Much has been written about the economic disaster perpetrated by the Maduro-Chavez regime in Venezuela. The magnitude of it is simply difficult to match. A sad global example of how to destroy a rich country.
The mistake that many make is to think that this wreck has been caused by a combination of incompetence and folly. And they are wrong. The Venezuelan socialist regime has carried out the largest organized robbery in history and has done so with a perfectly designed plan.
The plan was always to expropriate the wealth of the whole country for the benefit of a few political leaders through plundering, destruction of currency and decapitalizacón of the state oil company
What has happened to Venezuela is not a disaster or a coincidence, it is socialism.
It is important to start by debunking the lies of the regime propaganda:
The nonexistent blockade. The United States is one of Venezuela’s largest trading partners. Trade between the United States and Venezuela in 2018 grew by more than 9%. Venezuela has bilateral trade agreements with more than 70 countries. Chavismo, like the Castro regime in Cuba, manipulates its followers by calling the sanctions against members of the regime and the fraudulent use of the country’s funds a “blockade”. The only blockade suffered by Venezuela is that of Chavismo against its citizens.
The nonexistent excuse of oil prices. Venezuela is the only OPEC country in economic depression and hyperinflation. All the oil-producing countries have adapted their economies without falling into the economic destruction and generalized poverty created by Chavismo in Venezuela. Chávez used to say “put the price of oil at zero and Venezuela will not enter into crisis”. It was not necessary. Venezuela squandered the oil revenues received during the first decade with Chavez when crude oil prices rose exponentially and destroyed any hint of wealth later.
The real coup d’état. The only coup is the one that Maduro perpetrated when he manipulated an election whose result was not recognized by the majority of Western countries, with a totalitarian constituent process whose result is not recognized even by the company in charge of the voting system (Smartmatic). Chavismo has used seemingly democratic instruments to silence and destroy the National Assembly and perpetuate Maduro in power through fraudulent elections.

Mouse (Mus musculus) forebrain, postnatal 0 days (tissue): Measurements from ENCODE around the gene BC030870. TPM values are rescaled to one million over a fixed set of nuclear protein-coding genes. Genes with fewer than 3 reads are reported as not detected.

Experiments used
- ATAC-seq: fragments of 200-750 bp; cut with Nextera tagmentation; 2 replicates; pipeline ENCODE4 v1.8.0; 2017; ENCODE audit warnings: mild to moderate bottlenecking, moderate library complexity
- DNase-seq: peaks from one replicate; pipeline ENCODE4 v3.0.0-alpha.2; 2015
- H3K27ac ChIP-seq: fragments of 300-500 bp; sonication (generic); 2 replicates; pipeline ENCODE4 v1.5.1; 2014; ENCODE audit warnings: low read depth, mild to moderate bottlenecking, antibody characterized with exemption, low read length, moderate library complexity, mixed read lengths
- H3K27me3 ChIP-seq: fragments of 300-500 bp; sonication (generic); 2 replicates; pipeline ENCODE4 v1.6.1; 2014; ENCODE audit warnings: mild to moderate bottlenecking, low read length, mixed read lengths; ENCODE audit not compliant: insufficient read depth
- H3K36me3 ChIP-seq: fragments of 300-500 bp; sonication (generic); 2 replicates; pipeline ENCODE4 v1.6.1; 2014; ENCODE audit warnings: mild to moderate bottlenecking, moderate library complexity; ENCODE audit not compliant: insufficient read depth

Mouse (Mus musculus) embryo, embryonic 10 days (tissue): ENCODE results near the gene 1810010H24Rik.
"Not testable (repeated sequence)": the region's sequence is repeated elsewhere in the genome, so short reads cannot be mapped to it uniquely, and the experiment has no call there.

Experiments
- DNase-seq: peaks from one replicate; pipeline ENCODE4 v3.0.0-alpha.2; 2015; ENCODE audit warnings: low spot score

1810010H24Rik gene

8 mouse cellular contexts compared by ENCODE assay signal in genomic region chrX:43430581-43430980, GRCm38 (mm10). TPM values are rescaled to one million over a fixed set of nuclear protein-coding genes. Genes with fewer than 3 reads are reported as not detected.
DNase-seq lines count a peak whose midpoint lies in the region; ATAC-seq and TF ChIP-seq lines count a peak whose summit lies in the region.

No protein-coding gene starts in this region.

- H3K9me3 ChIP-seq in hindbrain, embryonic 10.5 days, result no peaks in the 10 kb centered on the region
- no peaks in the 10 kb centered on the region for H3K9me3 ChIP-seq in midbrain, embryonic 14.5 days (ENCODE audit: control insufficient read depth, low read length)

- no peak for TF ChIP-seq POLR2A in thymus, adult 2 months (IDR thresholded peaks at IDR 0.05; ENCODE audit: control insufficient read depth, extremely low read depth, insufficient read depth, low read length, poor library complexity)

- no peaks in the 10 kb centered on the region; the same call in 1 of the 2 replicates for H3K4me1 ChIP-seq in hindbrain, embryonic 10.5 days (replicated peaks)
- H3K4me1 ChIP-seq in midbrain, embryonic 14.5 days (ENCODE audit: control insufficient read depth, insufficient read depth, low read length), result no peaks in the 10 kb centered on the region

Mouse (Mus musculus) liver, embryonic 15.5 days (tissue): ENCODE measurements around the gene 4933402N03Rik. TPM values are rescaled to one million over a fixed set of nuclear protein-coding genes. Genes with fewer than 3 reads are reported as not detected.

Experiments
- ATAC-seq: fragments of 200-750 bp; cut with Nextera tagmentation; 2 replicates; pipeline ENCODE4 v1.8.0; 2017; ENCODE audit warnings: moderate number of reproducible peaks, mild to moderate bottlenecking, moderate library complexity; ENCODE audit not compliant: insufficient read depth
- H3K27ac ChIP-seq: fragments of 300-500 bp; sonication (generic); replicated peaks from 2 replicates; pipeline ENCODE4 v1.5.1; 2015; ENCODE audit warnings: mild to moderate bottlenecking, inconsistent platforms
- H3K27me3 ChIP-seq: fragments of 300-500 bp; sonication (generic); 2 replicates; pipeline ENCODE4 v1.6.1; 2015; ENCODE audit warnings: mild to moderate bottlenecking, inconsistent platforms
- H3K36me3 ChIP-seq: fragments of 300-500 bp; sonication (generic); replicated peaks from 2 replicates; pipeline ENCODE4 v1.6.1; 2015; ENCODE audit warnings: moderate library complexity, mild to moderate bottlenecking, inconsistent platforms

“It is not real socialism”. Many say that Venezuela is not true socialism. If anything has characterized the Venezuelan regime is that it has applied the socialist recommendations and policies by the book: Systematic attack against property rights and nationalization of means of production as established in the National Socialist Plan 2007-2013: expropriate companies, use the box of state companies to political purposes, impose intervened prices and print money massively.
The Venezuelan economic wreck is the biggest organized robbery in history:
First robbery: Expropriation. The Center for the Dissemination of Economic Knowledge (Cedice) estimates that more than 2,500 companies have been expropriated by the Chavez-Maduro regime. Of these companies, the vast majority are now bankrupt and have been devastated by socialist management. The NGO Transparencia Venezuela, in its report Property Owned by the State in Venezuela, describes as “terrible” the management of expropriated companies using ideological and political criteria: “Instead of increasing production, it has decreased.”
Second robbery: the decapitalization of PdVSA. In 1998, PdVSA produced 3.5 million barrels per day, today it does not reach 1.3 million. Meanwhile, the government multiplied the number of employees, firing many excellent Venezuelan engineers and filling the company with crony political supporters, going from 25,000 employees in 1998 to 140,000 in 2017.
PdVSA went from being one of the most efficient and important oil companies in the world to a disaster on the verge of bankruptcy. From their financial statements, it appears that the government drained up to 12 billion US dollars in some years to finance political spending, destroying the cash-flow, balance sheet and the future of the company. These funds have disappeared in a network of clientelistic interests and offshore accounts of regime leaders. Brutal cost increases, spectacular worsening of production and plundering of the cash flow to pay for political spending led the company to increase debt to more than 34 billion dollars, after having been one of the most profitable and with the best balance sheets in the world.
Third robbery: Savings and wages. Inflation, the tax of the poor. The Chavez regime economic advisers repeated, “printing money for the people does not cause inflation”… Money supply has been increasing exponentially, by 3,000% in a single year, 2018, destroying the purchasing power of the currency.